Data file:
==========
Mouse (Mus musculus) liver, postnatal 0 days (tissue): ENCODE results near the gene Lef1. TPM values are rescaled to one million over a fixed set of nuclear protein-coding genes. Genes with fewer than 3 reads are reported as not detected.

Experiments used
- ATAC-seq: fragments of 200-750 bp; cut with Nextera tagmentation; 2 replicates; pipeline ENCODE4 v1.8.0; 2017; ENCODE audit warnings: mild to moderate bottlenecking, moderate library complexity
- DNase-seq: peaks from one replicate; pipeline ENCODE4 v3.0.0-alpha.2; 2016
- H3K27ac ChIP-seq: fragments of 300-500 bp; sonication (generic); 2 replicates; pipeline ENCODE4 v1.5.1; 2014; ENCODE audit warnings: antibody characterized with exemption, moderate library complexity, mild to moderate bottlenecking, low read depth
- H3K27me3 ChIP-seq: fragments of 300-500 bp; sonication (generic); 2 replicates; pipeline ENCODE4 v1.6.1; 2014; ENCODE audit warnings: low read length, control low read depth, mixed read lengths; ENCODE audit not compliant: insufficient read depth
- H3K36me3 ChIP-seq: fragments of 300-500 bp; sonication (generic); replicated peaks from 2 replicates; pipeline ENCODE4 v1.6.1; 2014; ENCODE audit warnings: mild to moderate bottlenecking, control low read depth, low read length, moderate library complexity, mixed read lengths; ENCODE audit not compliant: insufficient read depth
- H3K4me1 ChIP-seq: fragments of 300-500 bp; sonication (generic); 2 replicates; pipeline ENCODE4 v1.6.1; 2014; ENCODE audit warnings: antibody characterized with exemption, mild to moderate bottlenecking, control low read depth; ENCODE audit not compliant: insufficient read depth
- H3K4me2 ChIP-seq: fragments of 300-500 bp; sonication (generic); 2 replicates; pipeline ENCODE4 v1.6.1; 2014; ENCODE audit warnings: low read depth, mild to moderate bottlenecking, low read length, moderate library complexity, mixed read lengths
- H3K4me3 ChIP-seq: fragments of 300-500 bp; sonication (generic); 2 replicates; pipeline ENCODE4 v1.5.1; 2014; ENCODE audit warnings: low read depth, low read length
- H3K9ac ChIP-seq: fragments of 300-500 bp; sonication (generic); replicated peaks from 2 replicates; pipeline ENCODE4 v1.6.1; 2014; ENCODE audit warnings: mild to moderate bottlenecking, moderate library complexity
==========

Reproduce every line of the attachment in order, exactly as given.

Mouse (Mus musculus) liver, postnatal 0 days (tissue): ENCODE results near the gene Lef1. TPM values are rescaled to one million over a fixed set of nuclear protein-coding genes. Genes with fewer than 3 reads are reported as not detected.

Experiments used
- ATAC-seq: fragments of 200-750 bp; cut with Nextera tagmentation; 2 replicates; pipeline ENCODE4 v1.8.0; 2017; ENCODE audit warnings: mild to moderate bottlenecking, moderate library complexity
- DNase-seq: peaks from one replicate; pipeline ENCODE4 v3.0.0-alpha.2; 2016
- H3K27ac ChIP-seq: fragments of 300-500 bp; sonication (generic); 2 replicates; pipeline ENCODE4 v1.5.1; 2014; ENCODE audit warnings: antibody characterized with exemption, moderate library complexity, mild to moderate bottlenecking, low read depth
- H3K27me3 ChIP-seq: fragments of 300-500 bp; sonication (generic); 2 replicates; pipeline ENCODE4 v1.6.1; 2014; ENCODE audit warnings: low read length, control low read depth, mixed read lengths; ENCODE audit not compliant: insufficient read depth
- H3K36me3 ChIP-seq: fragments of 300-500 bp; sonication (generic); replicated peaks from 2 replicates; pipeline ENCODE4 v1.6.1; 2014; ENCODE audit warnings: mild to moderate bottlenecking, control low read depth, low read length, moderate library complexity, mixed read lengths; ENCODE audit not compliant: insufficient read depth
- H3K4me1 ChIP-seq: fragments of 300-500 bp; sonication (generic); 2 replicates; pipeline ENCODE4 v1.6.1; 2014; ENCODE audit warnings: antibody characterized with exemption, mild to moderate bottlenecking, control low read depth; ENCODE audit not compliant: insufficient read depth
- H3K4me2 ChIP-seq: fragments of 300-500 bp; sonication (generic); 2 replicates; pipeline ENCODE4 v1.6.1; 2014; ENCODE audit warnings: low read depth, mild to moderate bottlenecking, low read length, moderate library complexity, mixed read lengths
- H3K4me3 ChIP-seq: fragments of 300-500 bp; sonication (generic); 2 replicates; pipeline ENCODE4 v1.5.1; 2014; ENCODE audit warnings: low read depth, low read length
- H3K9ac ChIP-seq: fragments of 300-500 bp; sonication (generic); replicated peaks from 2 replicates; pipeline ENCODE4 v1.6.1; 2014; ENCODE audit warnings: mild to moderate bottlenecking, moderate library complexity